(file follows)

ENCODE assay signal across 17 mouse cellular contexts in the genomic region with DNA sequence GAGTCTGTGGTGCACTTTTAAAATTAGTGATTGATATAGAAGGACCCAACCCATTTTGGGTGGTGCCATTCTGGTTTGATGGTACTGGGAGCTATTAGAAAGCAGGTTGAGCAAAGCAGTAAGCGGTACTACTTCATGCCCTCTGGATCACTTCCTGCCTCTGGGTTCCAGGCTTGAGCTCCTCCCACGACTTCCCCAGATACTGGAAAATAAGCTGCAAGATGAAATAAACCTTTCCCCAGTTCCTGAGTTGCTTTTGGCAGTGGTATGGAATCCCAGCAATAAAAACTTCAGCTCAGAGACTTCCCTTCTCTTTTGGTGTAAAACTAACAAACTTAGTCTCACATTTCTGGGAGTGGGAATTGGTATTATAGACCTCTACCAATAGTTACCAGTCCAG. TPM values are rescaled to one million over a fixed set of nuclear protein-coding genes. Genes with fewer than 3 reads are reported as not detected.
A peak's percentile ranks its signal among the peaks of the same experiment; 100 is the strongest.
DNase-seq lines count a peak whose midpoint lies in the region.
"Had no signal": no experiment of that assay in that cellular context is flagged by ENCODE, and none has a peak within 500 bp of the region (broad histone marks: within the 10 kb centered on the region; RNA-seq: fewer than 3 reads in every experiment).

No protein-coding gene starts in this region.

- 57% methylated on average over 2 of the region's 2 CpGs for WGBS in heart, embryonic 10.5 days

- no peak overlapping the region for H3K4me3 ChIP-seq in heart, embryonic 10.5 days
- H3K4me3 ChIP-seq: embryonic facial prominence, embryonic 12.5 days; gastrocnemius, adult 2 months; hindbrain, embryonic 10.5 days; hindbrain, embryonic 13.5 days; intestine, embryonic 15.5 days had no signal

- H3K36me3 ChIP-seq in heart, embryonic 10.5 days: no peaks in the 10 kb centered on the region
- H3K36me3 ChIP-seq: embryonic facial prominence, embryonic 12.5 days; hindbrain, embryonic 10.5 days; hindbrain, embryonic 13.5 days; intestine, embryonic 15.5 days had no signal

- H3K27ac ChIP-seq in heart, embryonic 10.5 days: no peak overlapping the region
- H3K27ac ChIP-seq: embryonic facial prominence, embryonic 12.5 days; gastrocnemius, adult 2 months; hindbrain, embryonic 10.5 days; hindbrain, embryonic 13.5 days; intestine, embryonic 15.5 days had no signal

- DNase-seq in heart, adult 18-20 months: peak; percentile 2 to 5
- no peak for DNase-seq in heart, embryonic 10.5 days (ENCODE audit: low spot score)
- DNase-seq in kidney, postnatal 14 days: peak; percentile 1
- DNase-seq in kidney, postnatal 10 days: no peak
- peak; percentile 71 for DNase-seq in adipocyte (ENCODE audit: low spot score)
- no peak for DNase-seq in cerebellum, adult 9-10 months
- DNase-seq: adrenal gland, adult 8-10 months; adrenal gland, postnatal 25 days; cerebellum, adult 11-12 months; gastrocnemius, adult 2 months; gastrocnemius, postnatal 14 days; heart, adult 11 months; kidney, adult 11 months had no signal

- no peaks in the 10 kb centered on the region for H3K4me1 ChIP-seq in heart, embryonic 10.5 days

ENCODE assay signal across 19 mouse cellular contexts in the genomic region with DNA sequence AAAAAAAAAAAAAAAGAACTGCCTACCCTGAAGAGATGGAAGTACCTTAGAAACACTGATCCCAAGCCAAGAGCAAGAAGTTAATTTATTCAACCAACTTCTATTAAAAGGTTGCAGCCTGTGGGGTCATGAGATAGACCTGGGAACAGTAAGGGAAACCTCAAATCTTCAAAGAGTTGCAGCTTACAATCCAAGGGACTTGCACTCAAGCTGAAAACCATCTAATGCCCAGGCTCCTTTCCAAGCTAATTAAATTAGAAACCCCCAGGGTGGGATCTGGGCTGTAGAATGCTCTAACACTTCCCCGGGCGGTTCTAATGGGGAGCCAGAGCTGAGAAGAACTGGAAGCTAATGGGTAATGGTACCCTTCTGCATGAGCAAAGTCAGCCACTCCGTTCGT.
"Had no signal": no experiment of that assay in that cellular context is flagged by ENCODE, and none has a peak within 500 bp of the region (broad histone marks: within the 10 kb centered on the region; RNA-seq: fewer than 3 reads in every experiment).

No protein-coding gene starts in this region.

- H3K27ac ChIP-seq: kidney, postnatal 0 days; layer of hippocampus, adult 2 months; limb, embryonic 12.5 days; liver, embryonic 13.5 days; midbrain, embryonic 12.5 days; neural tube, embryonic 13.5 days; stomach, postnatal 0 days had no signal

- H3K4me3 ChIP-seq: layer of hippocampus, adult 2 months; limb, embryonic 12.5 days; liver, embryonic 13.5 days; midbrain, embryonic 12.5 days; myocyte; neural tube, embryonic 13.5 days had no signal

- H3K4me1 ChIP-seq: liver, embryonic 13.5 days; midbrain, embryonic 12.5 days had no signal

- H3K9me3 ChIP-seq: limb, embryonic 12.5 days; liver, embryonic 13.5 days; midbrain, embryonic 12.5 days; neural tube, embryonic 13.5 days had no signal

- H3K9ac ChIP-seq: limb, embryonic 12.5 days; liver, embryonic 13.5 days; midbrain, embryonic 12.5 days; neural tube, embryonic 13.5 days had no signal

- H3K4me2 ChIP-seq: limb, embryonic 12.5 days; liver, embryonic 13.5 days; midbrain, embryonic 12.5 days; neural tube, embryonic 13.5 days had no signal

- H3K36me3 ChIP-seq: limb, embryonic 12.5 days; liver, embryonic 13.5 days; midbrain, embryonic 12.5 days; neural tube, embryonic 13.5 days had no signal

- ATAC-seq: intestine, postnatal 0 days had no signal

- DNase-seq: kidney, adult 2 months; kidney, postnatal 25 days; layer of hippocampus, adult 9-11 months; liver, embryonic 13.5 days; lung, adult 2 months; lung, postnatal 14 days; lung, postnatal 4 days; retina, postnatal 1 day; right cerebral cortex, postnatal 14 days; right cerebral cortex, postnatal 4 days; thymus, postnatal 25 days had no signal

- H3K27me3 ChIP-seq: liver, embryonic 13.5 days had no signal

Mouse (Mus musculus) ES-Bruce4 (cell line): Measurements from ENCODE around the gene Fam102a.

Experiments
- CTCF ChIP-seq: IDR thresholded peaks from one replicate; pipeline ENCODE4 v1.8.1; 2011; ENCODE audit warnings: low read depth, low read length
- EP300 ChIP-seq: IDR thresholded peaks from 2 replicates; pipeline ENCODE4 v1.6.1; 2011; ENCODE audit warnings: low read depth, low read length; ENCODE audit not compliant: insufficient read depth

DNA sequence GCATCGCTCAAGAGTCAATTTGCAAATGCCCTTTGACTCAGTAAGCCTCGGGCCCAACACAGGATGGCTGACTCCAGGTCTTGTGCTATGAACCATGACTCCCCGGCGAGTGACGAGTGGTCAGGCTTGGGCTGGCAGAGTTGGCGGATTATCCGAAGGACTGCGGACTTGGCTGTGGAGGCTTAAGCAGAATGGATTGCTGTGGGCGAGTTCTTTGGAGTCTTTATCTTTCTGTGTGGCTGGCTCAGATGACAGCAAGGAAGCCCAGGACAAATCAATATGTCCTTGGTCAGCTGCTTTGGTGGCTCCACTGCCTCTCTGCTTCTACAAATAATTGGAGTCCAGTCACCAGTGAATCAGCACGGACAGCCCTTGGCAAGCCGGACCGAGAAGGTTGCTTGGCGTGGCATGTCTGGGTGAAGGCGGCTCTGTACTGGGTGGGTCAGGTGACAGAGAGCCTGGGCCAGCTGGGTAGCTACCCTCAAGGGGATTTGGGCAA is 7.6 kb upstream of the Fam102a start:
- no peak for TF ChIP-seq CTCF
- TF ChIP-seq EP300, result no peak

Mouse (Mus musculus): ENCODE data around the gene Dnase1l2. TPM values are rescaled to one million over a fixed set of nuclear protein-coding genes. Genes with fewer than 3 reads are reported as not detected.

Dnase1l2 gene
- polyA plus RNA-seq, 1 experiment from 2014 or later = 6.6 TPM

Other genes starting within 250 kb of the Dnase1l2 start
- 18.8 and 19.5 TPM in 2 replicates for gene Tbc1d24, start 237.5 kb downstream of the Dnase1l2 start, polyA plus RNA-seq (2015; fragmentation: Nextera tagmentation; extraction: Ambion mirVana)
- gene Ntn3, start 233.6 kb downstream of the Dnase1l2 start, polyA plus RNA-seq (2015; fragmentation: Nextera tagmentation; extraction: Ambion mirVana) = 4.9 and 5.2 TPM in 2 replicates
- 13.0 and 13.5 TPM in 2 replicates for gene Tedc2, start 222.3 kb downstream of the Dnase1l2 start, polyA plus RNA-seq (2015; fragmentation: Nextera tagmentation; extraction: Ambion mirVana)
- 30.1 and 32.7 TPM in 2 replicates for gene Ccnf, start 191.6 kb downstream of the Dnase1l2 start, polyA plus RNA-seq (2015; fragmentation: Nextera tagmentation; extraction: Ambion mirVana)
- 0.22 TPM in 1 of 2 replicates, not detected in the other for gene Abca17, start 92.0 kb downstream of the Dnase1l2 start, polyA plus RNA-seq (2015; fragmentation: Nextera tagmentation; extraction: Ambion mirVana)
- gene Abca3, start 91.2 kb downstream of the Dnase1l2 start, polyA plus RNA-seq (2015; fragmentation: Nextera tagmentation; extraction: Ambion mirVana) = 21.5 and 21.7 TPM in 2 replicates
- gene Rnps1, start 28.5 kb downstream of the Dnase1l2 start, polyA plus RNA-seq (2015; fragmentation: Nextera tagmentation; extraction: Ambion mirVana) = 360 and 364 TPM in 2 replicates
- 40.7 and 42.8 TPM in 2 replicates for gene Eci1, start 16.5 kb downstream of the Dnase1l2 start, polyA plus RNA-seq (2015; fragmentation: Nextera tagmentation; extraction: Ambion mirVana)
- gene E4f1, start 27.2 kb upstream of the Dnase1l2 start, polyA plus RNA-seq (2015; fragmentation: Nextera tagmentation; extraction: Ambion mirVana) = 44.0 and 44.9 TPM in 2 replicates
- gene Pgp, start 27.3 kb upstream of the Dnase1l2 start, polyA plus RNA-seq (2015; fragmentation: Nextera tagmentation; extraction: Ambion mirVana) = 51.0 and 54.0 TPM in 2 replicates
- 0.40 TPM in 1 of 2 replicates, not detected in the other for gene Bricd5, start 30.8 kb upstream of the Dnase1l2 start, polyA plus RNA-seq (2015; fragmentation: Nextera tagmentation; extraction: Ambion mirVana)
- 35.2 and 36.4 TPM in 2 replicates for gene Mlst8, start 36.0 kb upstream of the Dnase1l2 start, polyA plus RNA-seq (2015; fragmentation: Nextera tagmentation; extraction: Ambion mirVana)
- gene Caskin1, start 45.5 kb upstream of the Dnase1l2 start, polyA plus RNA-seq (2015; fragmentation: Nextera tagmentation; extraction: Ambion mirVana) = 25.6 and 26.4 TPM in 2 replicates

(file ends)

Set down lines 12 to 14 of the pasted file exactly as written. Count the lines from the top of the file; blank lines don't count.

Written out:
- H3K27ac ChIP-seq: embryonic facial prominence, embryonic 12.5 days; gastrocnemius, adult 2 months; hindbrain, embryonic 10.5 days; hindbrain, embryonic 13.5 days; intestine, embryonic 15.5 days had no signal

- DNase-seq in heart, adult 18-20 months: peak; percentile 2 to 5
- no peak for DNase-seq in heart, embryonic 10.5 days (ENCODE audit: low spot score)